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Congress Considers Targeting Secondary Patents on Prescription Drugs

July 31, 2019

In another sign of growing impatience with the high cost of prescription drugs, bipartisan legislation has been introduced in the U.S. House that would limit pharmaceutical companies’ ability to delay the entry of generic drugs into the market.

The Terminating the Extension of Rights Misappropriated (TERM) Act targets the practice of “evergreening,” in which pharmaceutical companies make minor changes to a drug and file a new patent on those miniscule modifications in order to extend their exclusivity and maintain high prices.

Introduced on June 12 by Reps. Hakeem Jeffries (D-NY) and Doug Collins (R-GA), the bill would lower costs and boost competition, thereby giving patients more choices, its supporters say.

Under current patent law, generic drug manufacturers have the burden to prove why a new patent should not be granted on existing medication. This process, the bill’s sponsors argue, invites patent abuse, adds significant costs to generic drugs, and delays the release of lower-cost drugs.

Shifting the Burden of Proof

The TERM Act would make it easier for generic drug makers to challenge an extension of a patent, what is known as a secondary patent, for a new use. The patent holder can choose to protect its intellectual property in court but is unlikely to do so if the new use is trivial.

     “Competition in the pharmaceutical market decreases costs and increases options for patients,” Collins said in a statement. “Pharmaceutical companies are great innovators that create lifesaving cures and treatments for families everywhere. Unfortunately, some manufacturers simply file additional patents to delay generic drugs from coming to market. I cosponsored the TERM Act to make it easier and fairer for generic pharmaceutical companies to challenge trivial patents, which ultimately means that patients get access to more drug options faster.”

Rep. Debbie Mucarsel-Powell (D-FL) said the TERM Act takes on “drug manufacturers’ shady practice of amassing endless patents to keep more-affordable generic medicines from reaching the market and to stop these companies from increasing their profits at the expense of hardworking Americans,” in a press statement.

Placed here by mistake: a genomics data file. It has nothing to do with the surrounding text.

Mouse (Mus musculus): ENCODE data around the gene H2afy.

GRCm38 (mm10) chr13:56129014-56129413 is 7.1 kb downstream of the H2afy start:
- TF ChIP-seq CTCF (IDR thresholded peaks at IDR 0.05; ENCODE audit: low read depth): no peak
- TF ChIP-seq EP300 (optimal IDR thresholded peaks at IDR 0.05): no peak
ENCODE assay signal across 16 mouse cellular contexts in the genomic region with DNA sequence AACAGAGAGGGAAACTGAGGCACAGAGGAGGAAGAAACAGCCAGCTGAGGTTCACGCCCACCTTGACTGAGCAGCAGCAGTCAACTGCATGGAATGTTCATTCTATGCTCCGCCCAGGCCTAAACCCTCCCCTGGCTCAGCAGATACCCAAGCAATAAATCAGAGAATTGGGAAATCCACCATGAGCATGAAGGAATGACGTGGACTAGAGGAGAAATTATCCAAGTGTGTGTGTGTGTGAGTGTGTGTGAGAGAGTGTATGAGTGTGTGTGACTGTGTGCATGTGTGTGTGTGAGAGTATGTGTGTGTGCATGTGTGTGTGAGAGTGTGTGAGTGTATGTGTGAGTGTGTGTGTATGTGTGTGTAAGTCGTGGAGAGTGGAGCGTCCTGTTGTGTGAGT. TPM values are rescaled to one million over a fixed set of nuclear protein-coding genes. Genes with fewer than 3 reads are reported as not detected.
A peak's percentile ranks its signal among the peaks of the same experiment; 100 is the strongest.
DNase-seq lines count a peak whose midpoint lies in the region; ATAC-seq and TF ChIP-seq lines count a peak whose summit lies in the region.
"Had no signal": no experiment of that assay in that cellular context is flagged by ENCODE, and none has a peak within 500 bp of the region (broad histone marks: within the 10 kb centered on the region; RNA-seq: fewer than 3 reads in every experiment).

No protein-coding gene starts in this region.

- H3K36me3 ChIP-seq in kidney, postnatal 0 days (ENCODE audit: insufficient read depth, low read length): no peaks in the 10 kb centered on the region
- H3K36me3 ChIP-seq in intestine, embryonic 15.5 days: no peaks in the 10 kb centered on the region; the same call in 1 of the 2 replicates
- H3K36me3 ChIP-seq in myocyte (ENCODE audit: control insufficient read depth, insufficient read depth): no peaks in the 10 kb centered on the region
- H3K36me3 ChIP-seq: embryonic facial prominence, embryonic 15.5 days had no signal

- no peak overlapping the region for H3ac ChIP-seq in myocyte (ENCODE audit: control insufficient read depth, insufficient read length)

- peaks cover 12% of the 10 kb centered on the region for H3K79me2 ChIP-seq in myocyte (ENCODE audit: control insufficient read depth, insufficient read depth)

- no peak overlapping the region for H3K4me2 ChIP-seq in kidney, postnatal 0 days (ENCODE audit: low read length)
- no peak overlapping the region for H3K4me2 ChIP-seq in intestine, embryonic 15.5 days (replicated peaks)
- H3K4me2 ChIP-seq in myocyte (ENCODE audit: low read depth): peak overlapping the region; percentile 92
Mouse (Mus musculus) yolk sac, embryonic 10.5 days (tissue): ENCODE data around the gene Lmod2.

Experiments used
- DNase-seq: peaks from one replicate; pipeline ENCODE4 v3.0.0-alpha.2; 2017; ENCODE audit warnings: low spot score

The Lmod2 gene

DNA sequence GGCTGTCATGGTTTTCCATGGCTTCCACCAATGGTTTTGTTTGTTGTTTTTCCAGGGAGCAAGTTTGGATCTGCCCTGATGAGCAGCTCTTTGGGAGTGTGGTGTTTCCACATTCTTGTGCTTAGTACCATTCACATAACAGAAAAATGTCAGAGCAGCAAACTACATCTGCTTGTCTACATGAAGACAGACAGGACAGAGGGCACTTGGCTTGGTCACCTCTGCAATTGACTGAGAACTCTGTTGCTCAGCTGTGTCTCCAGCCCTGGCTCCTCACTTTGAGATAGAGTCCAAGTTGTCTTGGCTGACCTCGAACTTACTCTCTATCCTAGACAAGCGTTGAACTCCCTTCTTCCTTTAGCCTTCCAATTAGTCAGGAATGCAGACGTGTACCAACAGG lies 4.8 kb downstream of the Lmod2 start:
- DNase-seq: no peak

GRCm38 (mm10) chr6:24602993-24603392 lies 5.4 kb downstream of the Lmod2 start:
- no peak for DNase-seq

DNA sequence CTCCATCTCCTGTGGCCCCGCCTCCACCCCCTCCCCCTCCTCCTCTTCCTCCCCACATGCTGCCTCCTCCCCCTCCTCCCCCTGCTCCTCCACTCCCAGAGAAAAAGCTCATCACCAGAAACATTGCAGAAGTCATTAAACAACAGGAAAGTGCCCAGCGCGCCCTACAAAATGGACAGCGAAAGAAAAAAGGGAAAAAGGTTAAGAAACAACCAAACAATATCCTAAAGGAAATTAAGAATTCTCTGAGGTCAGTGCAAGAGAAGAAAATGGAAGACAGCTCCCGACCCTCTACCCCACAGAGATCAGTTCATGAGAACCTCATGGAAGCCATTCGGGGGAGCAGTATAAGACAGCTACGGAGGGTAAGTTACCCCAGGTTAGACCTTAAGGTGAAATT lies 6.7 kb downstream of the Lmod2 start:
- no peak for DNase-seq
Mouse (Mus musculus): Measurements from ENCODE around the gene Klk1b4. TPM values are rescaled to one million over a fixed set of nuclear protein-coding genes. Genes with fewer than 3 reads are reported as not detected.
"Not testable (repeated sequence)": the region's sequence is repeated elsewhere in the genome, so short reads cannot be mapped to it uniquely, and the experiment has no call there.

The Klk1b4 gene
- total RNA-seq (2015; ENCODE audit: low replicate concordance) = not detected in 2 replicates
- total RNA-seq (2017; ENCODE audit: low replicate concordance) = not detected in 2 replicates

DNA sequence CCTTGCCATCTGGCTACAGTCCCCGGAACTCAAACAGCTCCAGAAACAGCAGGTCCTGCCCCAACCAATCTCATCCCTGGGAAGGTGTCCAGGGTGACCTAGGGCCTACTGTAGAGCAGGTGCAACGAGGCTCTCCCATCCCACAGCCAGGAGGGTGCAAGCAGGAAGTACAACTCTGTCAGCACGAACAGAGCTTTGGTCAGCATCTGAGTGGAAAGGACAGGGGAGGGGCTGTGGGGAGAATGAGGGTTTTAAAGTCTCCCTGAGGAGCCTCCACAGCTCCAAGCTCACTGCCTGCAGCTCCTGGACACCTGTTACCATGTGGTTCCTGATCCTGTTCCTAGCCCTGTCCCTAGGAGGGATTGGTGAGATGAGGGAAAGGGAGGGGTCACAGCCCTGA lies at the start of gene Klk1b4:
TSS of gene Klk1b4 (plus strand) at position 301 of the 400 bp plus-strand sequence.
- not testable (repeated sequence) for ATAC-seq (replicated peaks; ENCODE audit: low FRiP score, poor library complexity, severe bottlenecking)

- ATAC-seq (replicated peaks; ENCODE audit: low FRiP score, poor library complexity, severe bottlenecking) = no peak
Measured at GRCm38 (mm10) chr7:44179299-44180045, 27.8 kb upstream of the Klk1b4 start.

According to Rep. Jeffries’ office, prescription drug expenses now constitute nearly 20 percent of the nation’s health care costs and are growing faster than any other category of health care expenditure.

“As of 2017, Americans spend more on prescription drugs—average costs are about $1,200 per person per year—than anyone else in the world,” Jeffries’ office states on his website.

Not Enough?

Although the TERM Act is a step in the right direction, it does not completely address the evergreening problem, says Charles Silver, a law professor at the University of Texas, Cato Institute scholar, and coauthor of Overcharged: Why Americans Pay Too Much for Health Care.

“I’m glad that members of Congress are recognizing evergreening as a serious problem that harms consumers by making branded drugs more expensive, and that they are looking for solutions that will reduce prices by facilitating competition,” said Silver. “But I think that the TERM Act’s proposed presumption of abandonment of secondary patents is a small step in that direction.”

One problem is that the TERM Act won’t stop drug companies “from surrounding branded drugs with a “thicket” of secondary patents,” says Silver.

“Consequently, potential competitors will have to bear the expense of litigating and endure the associated delay before entering the market, and that will be a deterrent” to lawsuits that would allow them to create generics, said Silver.

Collusion Problems

The use of pay-to-delay settlements must also be dealt with, says Silver.

“Otherwise, the main effect of the TERM Act is likely to be larger ransom payments to generic drug makers who agree to stay out of the market after suing,” said Silver.

Pay-to-delay settlements involve arrangements between drug companies and generic companies not to put generic versions of their drugs on the market. In January of this year, U.S. Sens. Amy Klobuchar (D-MN) and Chuck Grassley (R-IA) introduced the Preserve Access to Affordable Generics and Biosimilars Act, which would prohibit such deals.

Little Changes, Big Costs

The problem with secondary patents is the public gets little bang for the buck from the granting of these patents, says Silver.

“Consumers keep paying high prices and suffering deadweight losses, even though the amount of innovation, relative to the first patent, is often small,” said Silver.

A better solution would be to let innovations fall into the “trade secrets realm,” says Silver, where drug makers find ways to distinguish their version over another. Trade secrets law “provides an alternative means to patents of protecting secrets.”

“Shift innovations that currently produce secondary patents into the trade secrets realm,” said Silver. “Drug makers could then still profit on these innovations, but society wouldn’t pay nearly as much for small innovations as it does for large ones,” said Silver.

The Association for Affordable Medicines, the trade group for generic drug manufacturers, does not support the TERM act, spokesperson Rachel Schwartz told Health Care News.

 

Bonner R. Cohen,  Ph.D., (bcohen@nationalcenter.orgis a senior fellow at the National Center for Public Policy Research and a senior policy analyst with the Committee for a Constructive Tomorrow (CFACT).

Author
Bonner R. Cohen is a senior fellow with the National Center for Public Policy Research, a position he has held since 2002.
bcohen@nationalcenter.org